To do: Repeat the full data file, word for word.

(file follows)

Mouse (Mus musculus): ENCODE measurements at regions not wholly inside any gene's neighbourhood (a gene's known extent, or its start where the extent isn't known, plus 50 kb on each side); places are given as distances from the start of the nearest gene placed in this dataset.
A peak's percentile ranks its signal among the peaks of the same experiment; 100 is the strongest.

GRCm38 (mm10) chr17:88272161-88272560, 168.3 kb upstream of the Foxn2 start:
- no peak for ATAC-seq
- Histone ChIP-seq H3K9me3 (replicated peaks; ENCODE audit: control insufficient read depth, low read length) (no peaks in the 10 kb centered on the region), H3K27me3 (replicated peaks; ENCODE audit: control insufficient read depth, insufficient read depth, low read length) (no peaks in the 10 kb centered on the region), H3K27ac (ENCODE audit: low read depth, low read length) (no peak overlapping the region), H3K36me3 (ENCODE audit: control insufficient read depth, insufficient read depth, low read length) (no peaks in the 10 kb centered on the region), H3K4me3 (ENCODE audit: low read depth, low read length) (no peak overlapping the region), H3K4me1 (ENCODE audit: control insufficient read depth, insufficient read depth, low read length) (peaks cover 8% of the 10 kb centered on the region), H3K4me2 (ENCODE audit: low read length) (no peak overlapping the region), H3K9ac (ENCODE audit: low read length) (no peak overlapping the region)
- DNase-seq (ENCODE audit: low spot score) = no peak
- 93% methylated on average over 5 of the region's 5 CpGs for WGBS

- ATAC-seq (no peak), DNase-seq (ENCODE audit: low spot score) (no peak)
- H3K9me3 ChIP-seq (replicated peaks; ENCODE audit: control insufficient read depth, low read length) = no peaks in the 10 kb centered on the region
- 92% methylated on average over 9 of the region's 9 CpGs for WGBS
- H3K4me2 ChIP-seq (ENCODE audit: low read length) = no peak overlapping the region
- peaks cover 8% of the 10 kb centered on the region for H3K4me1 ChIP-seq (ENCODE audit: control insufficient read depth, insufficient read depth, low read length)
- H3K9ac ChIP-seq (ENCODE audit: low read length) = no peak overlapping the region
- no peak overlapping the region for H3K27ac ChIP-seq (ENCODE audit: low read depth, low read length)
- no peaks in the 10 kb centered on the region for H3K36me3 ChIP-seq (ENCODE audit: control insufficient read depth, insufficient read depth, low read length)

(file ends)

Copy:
Mouse (Mus musculus): ENCODE measurements at regions not wholly inside any gene's neighbourhood (a gene's known extent, or its start where the extent isn't known, plus 50 kb on each side); places are given as distances from the start of the nearest gene placed in this dataset.
A peak's percentile ranks its signal among the peaks of the same experiment; 100 is the strongest.

GRCm38 (mm10) chr17:88272161-88272560, 168.3 kb upstream of the Foxn2 start:
- no peak for ATAC-seq
- Histone ChIP-seq H3K9me3 (replicated peaks; ENCODE audit: control insufficient read depth, low read length) (no peaks in the 10 kb centered on the region), H3K27me3 (replicated peaks; ENCODE audit: control insufficient read depth, insufficient read depth, low read length) (no peaks in the 10 kb centered on the region), H3K27ac (ENCODE audit: low read depth, low read length) (no peak overlapping the region), H3K36me3 (ENCODE audit: control insufficient read depth, insufficient read depth, low read length) (no peaks in the 10 kb centered on the region), H3K4me3 (ENCODE audit: low read depth, low read length) (no peak overlapping the region), H3K4me1 (ENCODE audit: control insufficient read depth, insufficient read depth, low read length) (peaks cover 8% of the 10 kb centered on the region), H3K4me2 (ENCODE audit: low read length) (no peak overlapping the region), H3K9ac (ENCODE audit: low read length) (no peak overlapping the region)
- DNase-seq (ENCODE audit: low spot score) = no peak
- 93% methylated on average over 5 of the region's 5 CpGs for WGBS

- ATAC-seq (no peak), DNase-seq (ENCODE audit: low spot score) (no peak)
- H3K9me3 ChIP-seq (replicated peaks; ENCODE audit: control insufficient read depth, low read length) = no peaks in the 10 kb centered on the region
- 92% methylated on average over 9 of the region's 9 CpGs for WGBS
- H3K4me2 ChIP-seq (ENCODE audit: low read length) = no peak overlapping the region
- peaks cover 8% of the 10 kb centered on the region for H3K4me1 ChIP-seq (ENCODE audit: control insufficient read depth, insufficient read depth, low read length)
- H3K9ac ChIP-seq (ENCODE audit: low read length) = no peak overlapping the region
- no peak overlapping the region for H3K27ac ChIP-seq (ENCODE audit: low read depth, low read length)
- no peaks in the 10 kb centered on the region for H3K36me3 ChIP-seq (ENCODE audit: control insufficient read depth, insufficient read depth, low read length)